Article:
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Fire at National Capital Trolley Museum
Destroys Eight Historic Cars and Building
As reported by the Trolley
|In the early hours of Sunday,
September 28, 2003, a fire of unknown origin destroyed four streetcars
from the Washington Streetcar Collection, three Austrian trams from
the International Collection and the Johnstown Traction Company car
from the American Trolley Collection; and their carhouse at the National
Capital Trolley Museum.
The loss of Capital Transit Company 1053,
the unique experimental streamlined car, and DC Transit 0509, the
rare streetcar that once served Great Falls, Maryland has destroyed
physical links to the technological development of streetcars in
the Nations Capital. CTCo 1053 was familiar to Washington
residents living along Wisconsin Ave. in Georgetown and along Pennsylvania
Avenue. Preserved by DC Transit in 1956, CTCo 1053 helped close
out the trolley era in Washington, DC. Constructed in 1899 as an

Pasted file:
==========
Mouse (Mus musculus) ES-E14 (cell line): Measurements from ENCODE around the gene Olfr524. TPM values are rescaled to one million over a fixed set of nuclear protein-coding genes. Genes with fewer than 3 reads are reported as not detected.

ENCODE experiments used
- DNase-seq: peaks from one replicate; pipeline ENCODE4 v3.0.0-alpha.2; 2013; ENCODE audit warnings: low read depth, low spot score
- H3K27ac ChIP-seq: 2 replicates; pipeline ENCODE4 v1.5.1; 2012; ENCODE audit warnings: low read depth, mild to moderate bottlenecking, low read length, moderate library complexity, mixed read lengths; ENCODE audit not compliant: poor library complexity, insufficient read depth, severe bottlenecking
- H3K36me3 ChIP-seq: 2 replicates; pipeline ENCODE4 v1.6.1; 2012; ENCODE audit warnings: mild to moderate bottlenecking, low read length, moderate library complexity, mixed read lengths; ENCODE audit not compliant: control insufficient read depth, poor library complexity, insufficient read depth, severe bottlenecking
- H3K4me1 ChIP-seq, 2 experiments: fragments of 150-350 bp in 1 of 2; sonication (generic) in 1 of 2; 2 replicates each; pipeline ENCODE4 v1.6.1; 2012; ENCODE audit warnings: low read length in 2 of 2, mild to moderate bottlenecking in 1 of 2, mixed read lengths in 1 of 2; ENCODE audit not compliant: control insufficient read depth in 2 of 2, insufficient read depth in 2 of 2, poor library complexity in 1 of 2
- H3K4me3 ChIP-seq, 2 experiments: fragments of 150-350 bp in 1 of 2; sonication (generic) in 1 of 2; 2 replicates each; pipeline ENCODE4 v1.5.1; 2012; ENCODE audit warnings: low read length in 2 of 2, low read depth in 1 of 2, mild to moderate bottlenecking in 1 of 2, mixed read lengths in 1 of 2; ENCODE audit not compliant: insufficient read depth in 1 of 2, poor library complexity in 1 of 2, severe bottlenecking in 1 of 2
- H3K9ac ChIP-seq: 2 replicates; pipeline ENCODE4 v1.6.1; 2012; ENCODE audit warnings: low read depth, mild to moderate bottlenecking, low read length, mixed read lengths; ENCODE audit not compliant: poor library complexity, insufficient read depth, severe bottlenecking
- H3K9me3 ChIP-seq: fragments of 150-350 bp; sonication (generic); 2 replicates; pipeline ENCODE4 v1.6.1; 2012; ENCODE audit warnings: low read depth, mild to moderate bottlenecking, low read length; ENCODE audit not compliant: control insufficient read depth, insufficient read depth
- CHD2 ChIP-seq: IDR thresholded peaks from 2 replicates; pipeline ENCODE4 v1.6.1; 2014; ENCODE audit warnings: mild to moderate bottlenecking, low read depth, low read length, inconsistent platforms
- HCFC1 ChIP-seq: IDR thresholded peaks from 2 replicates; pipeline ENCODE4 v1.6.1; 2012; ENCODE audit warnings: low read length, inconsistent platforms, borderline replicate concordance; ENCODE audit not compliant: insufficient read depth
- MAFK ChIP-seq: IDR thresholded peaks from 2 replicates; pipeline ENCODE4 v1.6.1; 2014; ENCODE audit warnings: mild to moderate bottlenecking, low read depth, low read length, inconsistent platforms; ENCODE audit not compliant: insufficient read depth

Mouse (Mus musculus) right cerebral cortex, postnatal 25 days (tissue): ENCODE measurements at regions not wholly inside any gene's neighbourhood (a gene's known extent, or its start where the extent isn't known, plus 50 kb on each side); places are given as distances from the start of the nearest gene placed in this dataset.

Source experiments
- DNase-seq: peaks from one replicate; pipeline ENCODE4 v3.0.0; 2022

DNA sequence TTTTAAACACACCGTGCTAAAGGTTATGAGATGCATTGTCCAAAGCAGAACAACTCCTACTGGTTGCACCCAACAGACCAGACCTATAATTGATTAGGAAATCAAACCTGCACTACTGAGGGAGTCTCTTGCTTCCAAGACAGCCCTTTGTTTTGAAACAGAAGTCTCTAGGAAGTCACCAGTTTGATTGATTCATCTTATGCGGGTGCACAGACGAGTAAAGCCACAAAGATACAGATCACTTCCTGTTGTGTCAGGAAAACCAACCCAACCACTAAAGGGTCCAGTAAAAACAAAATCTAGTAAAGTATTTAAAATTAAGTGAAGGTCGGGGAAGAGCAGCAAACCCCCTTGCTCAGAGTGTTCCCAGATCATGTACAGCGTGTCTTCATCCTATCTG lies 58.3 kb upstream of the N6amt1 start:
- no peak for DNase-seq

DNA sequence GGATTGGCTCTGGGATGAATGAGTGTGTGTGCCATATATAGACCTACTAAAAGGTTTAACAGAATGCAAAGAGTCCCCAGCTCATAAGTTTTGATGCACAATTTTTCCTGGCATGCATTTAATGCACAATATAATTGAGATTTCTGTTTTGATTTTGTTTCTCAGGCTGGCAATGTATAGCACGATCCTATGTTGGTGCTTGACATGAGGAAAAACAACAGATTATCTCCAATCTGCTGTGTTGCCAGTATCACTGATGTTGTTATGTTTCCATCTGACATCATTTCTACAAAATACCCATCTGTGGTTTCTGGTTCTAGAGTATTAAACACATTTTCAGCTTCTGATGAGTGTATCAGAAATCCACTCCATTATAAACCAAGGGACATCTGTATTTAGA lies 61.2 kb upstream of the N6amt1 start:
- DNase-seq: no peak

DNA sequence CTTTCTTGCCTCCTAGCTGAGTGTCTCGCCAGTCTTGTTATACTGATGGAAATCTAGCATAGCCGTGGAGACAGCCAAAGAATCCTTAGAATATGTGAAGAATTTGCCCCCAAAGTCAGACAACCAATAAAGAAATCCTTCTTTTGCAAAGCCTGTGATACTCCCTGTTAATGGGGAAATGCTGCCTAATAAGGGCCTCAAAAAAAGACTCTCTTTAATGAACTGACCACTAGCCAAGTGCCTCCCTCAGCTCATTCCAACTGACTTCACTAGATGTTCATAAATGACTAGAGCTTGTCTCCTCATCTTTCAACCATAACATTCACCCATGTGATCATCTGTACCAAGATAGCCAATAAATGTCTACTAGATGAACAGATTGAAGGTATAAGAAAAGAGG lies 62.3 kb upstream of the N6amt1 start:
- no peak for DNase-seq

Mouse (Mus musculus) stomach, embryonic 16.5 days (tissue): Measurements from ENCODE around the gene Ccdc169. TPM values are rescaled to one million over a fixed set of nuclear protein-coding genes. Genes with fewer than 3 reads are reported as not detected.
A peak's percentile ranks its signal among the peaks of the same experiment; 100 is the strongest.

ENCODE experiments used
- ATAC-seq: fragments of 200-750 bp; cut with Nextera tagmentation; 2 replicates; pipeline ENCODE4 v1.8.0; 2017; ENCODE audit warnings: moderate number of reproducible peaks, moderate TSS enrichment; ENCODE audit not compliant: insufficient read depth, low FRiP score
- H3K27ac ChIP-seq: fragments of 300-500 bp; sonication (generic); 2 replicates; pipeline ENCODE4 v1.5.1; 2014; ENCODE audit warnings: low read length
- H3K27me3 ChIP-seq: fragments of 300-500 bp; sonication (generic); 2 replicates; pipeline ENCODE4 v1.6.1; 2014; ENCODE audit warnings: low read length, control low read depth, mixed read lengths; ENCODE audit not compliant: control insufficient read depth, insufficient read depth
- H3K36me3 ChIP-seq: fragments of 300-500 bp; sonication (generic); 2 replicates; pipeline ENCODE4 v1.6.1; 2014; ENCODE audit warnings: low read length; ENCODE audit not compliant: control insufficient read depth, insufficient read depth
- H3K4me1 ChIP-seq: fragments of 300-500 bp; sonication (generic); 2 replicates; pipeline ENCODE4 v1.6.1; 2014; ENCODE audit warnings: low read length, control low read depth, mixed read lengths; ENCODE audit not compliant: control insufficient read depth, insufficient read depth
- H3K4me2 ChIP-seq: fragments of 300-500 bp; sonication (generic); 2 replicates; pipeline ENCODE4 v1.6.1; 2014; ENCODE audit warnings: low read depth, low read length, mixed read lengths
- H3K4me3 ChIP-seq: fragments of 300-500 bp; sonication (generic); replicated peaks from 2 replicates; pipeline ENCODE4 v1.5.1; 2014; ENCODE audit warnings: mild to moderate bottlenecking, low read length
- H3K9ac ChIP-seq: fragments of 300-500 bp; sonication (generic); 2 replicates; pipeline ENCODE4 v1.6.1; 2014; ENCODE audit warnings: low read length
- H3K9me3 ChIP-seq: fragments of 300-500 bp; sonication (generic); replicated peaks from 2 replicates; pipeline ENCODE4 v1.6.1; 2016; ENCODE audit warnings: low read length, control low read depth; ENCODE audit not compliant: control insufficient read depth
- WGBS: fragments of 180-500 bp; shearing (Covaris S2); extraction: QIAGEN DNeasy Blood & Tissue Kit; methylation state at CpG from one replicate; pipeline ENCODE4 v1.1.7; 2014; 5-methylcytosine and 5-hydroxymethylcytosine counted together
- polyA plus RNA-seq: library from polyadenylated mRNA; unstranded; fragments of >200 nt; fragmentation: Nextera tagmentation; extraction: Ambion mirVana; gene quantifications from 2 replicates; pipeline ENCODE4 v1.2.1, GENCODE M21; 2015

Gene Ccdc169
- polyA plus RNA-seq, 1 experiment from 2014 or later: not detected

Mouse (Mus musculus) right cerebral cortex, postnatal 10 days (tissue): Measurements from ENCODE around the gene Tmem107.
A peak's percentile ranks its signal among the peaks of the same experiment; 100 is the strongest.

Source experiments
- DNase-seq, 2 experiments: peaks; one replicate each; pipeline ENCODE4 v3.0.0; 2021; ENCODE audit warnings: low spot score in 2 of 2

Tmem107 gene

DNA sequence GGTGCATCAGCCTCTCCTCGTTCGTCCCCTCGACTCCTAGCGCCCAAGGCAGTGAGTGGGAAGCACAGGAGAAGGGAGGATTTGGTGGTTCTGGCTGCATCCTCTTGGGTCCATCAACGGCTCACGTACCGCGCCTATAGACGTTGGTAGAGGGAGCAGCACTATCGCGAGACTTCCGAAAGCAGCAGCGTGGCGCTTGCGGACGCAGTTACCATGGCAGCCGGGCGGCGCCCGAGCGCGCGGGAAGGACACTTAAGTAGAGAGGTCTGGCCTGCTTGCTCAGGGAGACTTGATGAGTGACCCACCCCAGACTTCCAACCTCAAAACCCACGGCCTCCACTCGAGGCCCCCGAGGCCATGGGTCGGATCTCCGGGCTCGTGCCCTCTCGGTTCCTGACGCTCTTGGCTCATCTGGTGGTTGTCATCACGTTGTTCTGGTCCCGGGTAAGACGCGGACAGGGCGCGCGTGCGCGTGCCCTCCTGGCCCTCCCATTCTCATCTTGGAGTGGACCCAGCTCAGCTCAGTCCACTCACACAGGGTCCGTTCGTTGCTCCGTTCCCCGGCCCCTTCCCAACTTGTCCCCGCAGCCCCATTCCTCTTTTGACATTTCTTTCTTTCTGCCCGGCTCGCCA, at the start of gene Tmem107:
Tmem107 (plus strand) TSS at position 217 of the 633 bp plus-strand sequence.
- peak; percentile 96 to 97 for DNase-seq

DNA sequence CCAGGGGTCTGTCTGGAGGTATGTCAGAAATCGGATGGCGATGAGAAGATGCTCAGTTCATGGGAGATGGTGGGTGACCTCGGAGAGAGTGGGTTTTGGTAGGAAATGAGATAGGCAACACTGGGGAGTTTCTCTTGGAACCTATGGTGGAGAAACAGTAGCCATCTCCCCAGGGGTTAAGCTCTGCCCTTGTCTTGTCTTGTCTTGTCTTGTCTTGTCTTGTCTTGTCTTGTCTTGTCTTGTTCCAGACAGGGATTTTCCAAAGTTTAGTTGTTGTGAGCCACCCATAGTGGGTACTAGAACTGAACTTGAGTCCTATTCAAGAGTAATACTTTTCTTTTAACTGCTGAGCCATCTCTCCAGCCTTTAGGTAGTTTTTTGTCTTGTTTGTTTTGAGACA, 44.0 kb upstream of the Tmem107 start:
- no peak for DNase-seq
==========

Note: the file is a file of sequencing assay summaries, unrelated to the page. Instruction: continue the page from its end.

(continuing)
open air car, DC Transit 0509 survived several rebuildings and was
last used during the construction of the Museums demonstration
railway. The loss of two Washington, DC snowsweepers ends the Museums
ability to interpret street railway snow removal. One of the sweepers,
Washington, Alexandria and Mt. Vernon 51 was the sole surviving
car from the trolley lines that served Northern Virginia from the
1890s until the 1930s. Capital Transit 07 originally swept the snow
along the route to Laurel, MD. Operating examples of the other cars
lost in the fire exist in Austria and elsewhere in the United States
but were significant in the Museums overall interpretation
of the development of the electric street. car.
The cars are priceless artifacts. However,
based on market conditions for heritage trolleys and the Museums
recent experience with the quarter-million dollar restoration of
Johnstown Traction Company 352, Museum officials estimate the loss
of the cars at $8 - $10 Million dollars. The Museum has not established
a value of the loss of the carhouse at this time.
The Trolley Museum has planned for the construction
of a new display building that would have housed the destroyed streetcars.
The design building features all-metal construction and a fire supression
system. Contributions to the building fund may be sent to the Trolley
Museum at 1313 Bonifant Road, Silver Spring, MD 20905
The Museum plans to reopen and continue to
serve the 20,000 annual visitors, including those on school trips,
and will announce details at a later time.
That Were Destroyed
||Type of Car
||American Car Company
||J. G. Brill
||St. Louis Car Company
|| JTCo 352
||St. Louis Car Company
Capital Traction Company 766 was not damaged.
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